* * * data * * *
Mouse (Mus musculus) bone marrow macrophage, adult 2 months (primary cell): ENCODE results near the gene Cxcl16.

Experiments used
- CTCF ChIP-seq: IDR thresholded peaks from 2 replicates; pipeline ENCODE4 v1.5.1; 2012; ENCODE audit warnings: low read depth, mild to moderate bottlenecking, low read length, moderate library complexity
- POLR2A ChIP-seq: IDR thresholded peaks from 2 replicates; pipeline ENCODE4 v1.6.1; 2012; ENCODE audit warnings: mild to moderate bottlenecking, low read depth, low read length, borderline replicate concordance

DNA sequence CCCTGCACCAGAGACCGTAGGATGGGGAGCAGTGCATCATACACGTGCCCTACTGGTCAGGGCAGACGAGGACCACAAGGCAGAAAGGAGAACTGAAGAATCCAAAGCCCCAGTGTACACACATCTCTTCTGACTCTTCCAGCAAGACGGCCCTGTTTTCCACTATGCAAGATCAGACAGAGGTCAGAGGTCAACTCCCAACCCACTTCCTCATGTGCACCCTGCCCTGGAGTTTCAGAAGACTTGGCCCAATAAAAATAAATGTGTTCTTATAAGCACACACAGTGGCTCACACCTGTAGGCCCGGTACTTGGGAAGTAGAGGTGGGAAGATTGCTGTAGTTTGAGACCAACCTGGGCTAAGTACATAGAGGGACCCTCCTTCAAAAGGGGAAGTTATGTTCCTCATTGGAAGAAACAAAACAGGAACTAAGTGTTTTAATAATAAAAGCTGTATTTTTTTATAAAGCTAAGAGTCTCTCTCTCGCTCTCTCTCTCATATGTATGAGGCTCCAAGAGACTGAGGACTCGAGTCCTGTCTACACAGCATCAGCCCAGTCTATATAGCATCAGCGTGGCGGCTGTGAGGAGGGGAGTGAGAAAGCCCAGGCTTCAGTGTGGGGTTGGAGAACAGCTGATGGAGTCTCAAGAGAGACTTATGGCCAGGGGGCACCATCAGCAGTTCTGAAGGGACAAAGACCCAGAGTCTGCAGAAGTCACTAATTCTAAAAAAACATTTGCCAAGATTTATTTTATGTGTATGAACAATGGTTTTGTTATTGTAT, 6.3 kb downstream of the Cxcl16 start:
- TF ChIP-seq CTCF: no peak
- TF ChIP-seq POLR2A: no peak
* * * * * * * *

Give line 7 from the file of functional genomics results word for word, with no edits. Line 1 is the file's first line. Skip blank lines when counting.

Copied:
- TF ChIP-seq POLR2A: no peak